So now, we get down to the entire process. Ever since our money magnates caused the great depression, and FDR saved the country from it, these same interests have been trying to dismantle every program he put into place. There have been a few impediments along the way, but there is no way this establishment is going to allow Sanders to become President. First they talk about the culinary workers union that has a great health plan, true, but it should not be needed and if one of them looses a job, the health plan goes away. In other words, power remains in the hands of the wealthy. The workers themselves realize this and will support Sanders, but the union heads will not.

What is Bloomberg doing there? In the last poll I’m aware of, he finished second, next to Sanders. He makes Trump look like a pauper, and that will give you an idea.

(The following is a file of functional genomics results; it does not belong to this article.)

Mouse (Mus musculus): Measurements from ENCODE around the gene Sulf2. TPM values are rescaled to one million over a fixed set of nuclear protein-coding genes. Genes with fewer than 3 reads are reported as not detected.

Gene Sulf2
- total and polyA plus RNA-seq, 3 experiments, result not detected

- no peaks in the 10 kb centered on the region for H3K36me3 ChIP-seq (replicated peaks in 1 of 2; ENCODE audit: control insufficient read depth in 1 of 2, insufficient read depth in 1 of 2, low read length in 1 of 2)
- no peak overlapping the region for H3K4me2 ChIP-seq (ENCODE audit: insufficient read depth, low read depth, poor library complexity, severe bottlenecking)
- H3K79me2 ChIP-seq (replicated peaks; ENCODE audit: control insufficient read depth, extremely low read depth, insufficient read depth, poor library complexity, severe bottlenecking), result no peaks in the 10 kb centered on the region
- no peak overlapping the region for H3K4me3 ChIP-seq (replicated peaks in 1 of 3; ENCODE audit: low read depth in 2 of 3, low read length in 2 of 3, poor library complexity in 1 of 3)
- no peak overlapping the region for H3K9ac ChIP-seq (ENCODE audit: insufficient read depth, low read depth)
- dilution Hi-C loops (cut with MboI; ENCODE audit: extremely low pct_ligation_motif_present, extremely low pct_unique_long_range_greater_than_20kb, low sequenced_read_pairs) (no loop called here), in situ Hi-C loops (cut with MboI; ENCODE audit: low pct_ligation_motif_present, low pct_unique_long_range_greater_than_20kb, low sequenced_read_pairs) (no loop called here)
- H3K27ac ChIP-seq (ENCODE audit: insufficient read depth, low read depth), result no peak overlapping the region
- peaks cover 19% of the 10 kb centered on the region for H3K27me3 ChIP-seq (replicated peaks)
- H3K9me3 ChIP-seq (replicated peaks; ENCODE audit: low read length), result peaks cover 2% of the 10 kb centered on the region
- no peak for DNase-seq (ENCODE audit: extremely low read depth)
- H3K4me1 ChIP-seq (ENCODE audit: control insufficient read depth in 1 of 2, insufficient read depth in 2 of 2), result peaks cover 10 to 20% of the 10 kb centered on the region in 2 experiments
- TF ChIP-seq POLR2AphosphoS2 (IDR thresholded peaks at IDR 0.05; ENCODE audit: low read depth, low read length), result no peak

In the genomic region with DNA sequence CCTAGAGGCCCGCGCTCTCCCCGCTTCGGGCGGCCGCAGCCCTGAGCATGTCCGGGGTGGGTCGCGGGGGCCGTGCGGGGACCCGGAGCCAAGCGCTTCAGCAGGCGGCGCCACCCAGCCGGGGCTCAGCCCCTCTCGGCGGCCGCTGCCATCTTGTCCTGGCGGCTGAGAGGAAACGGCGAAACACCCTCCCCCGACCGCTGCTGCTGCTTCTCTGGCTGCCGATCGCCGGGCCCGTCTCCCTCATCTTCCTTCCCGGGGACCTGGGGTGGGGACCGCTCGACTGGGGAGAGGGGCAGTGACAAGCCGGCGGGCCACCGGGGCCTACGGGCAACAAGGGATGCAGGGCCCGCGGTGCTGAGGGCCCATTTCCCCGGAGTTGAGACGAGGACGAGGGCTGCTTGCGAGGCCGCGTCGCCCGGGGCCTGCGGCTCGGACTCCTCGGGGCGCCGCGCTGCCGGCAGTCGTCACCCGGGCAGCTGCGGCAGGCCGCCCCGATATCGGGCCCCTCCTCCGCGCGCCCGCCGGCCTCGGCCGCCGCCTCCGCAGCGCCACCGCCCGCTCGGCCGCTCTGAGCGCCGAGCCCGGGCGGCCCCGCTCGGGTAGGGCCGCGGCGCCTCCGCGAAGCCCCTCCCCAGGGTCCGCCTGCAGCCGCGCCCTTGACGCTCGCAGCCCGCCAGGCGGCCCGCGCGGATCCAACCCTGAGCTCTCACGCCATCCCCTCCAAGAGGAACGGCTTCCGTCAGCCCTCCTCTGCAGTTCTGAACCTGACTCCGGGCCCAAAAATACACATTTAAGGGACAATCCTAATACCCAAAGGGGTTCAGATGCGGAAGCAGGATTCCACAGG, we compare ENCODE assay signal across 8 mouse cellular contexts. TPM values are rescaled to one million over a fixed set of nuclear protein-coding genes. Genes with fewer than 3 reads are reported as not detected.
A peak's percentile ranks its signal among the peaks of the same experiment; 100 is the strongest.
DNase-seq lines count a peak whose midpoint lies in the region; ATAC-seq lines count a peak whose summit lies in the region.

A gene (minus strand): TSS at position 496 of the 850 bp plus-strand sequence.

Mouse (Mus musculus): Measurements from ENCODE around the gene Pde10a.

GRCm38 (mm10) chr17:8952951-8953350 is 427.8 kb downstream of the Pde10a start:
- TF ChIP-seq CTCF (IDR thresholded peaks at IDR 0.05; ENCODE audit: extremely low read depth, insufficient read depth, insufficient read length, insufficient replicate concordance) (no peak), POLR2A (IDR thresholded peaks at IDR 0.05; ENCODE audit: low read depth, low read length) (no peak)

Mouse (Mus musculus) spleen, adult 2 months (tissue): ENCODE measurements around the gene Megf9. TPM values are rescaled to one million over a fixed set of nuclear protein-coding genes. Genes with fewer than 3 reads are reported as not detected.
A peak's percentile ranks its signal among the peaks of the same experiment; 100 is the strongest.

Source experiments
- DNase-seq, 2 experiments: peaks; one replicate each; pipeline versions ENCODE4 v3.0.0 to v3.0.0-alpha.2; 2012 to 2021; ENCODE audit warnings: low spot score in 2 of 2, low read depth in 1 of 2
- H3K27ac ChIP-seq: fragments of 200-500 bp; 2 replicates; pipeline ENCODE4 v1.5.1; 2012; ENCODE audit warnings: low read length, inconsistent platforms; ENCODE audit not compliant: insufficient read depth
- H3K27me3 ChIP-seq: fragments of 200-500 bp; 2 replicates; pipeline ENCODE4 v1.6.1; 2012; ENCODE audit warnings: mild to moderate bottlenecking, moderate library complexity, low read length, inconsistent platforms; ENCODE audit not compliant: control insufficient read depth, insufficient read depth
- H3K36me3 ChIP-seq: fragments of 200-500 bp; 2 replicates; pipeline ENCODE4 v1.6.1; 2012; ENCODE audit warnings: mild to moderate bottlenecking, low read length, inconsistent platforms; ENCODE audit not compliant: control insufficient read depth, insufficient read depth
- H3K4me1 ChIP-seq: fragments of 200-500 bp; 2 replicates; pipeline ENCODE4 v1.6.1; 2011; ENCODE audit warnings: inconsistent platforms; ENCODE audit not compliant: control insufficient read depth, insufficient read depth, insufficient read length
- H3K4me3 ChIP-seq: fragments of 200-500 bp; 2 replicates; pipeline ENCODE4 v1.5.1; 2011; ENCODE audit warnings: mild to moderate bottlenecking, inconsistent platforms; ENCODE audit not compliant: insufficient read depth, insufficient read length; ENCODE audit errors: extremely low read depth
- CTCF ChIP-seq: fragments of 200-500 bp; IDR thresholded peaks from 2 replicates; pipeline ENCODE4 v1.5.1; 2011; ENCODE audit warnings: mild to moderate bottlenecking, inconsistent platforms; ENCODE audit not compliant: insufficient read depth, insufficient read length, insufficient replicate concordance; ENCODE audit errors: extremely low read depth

What needs to happen, the strategy now is, that we have a ‘brokered’ convention. In other words, nobody gets enough delegates to secure the nomination on the first ballot. That will release the old “Super Delegates” to enter and then nominate whomever the party wants, and it will not be Bernie. There is no doubt that Trump has to go, but to replace him with Sanders would be too beneficial to ‘working people’ and that simply will not be allowed. Word is also being spread that Sanders would win too few states, despite the fact that he won the primaries in all of the closer states that did give Trump a winning edge over the DNC.

I know this sounds pessimistic and I hope we are wrong. All evidence right now leads to more of the same. It is no reason to give up, of course, or else they have no idea of where we stand. Many Trump voters voted that way simply because he was not like the “typical” politician and it is clear that Sander’s would have beaten him. That is why the field is now so stacked. Even though Hillary won by 3 million votes, this is hardly a democracy in the literal sense. We still have the Electoral College.